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Talk highlights gay issues in Africa

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Homophobia is not isolated to any singular country, state or city. 

In some places, homophobia is contained by non-discrimination legislation, however, in countries such as Malawi, anti-gay discussion has a greater political influence.

This was the topic presented by Ashley Currior, an associate professor of women’s, gender and sexuality studies. She presented “The Politicization of Homosexuality” at the Taft Research Center’s 11th annual Research Symposium Week. 

As she welcomed the crowd of professors and UC students, and joked on being the “first sacrificial victim,” Currior also concluded, “that will probably be the extent of smiles, given the nature of the topic I will be speaking today.”

The research presented drew from 130 interviews with Malawian activists, LGBT people and Malawian newspaper articles spanning over two decades. 

The presentation was co-moderated by Ebenezer Obadare, a professor of sociology at the University of Kansas, whose research is focused on Pentecostal pastors, power and politics in Africa.

Currior’s current research and her first book, “Out in Africa: Organizing in Namibia and South Africa,” tap into the comparisons of many social movements.

“To regard [Currior’s research] as being exclusively about Africa or only about LGBT activism would be, I think, a big mistake,” said Obadare. 

Currior has researched Malawi’s attitudes and policies regarding sexual discrimination dating back to 1995; however, the majority of negative public opinion toward homosexuality escalated after a recommendation made by Malawi Human Rights Resource Center in 2004. 

“A fairly innocuous recommendation,” said Currior, ”to introduce a sexual orientation nondiscrimination clause into the constitution,” this clause would have also called for an amendment to Malawi’s constitution in order to decriminalize homosexuality.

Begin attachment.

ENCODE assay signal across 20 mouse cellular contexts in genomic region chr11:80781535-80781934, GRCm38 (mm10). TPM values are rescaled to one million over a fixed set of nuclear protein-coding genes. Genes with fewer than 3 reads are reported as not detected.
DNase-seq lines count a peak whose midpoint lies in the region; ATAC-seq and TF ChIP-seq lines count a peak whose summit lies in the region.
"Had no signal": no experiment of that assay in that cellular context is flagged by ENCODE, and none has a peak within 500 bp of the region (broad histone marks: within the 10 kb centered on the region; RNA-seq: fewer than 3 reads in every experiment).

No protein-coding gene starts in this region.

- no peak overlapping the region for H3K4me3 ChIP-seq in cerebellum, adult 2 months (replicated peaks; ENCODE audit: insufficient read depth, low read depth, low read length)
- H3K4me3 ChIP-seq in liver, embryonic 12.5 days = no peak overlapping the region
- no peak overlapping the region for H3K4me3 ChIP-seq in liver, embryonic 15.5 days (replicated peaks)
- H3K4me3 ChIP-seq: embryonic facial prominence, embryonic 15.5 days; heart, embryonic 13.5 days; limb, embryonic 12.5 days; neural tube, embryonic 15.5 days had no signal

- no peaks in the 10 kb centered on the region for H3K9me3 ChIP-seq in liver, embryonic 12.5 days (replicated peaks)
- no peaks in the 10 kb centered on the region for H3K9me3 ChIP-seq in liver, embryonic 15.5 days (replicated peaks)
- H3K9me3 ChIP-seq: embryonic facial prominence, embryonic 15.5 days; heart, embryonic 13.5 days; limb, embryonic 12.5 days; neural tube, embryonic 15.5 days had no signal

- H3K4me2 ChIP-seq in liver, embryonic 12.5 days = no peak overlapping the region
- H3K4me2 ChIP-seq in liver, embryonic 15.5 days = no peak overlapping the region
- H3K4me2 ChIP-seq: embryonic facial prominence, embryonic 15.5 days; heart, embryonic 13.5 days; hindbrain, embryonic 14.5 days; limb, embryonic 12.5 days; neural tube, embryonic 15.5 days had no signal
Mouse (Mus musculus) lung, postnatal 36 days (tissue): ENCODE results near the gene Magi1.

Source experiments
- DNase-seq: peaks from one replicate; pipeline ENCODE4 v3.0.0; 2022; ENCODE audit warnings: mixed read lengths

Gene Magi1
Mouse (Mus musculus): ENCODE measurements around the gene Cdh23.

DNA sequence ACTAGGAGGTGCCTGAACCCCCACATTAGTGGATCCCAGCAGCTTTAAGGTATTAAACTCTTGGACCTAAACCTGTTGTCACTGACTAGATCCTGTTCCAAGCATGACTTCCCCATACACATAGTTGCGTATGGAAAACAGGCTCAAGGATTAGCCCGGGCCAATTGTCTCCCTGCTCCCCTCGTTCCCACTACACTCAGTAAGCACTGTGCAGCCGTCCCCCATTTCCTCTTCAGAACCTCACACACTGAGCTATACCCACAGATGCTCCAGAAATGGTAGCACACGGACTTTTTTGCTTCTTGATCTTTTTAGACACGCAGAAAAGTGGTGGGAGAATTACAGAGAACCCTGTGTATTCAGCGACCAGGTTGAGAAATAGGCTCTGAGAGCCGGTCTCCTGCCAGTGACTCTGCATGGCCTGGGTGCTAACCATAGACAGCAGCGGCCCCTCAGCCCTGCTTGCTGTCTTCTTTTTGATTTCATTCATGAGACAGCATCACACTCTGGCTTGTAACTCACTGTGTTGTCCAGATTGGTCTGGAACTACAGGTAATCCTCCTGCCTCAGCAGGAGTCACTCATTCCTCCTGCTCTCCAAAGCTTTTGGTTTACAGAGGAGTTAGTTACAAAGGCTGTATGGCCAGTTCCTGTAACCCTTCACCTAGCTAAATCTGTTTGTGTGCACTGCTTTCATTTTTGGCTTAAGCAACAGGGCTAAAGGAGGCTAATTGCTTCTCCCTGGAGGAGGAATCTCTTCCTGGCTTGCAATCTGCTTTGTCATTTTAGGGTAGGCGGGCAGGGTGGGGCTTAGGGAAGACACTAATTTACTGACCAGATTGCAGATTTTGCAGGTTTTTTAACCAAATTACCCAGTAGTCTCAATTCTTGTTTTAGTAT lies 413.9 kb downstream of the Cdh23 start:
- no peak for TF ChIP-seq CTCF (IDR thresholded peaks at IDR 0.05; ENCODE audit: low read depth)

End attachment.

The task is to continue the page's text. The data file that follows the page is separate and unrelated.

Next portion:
“Public and political responses the MHRRC’s recommendation were almost uniformly negative. To this day the organization still has not taken a stance publicly on LGBT rights,” said Currior.

This instance of speaking out followed by outrage and then retraction, Currior found, is repeated in Malawi over 10 years later. 

In Malawi today, homosexuality is considered a felony punishable for up to 14 years in prison according to the Library of Congress. 

In cases where arrests are made, “It was often after family members discovered someone was in a same sex relationship and put pressure on that individual to report their partner to the police,” said Currior. “By trying to identify origins of political homophobia, we can find an ending to it, hopefully one created by Malawians themselves.”

Revolutions do not occur overnight and Currior emphasizes the importance of recognizing our role in other cultures’ social movements. 

There is a gut reaction many Americans have when they hear about homophobia in Malawi, and across Africa, that Currior characterizes as viral arguments, “But in a way that completely undermines and erases any anti-homophobic resistance in Malwai, there are Malawians fighting the good fight,” said Currier.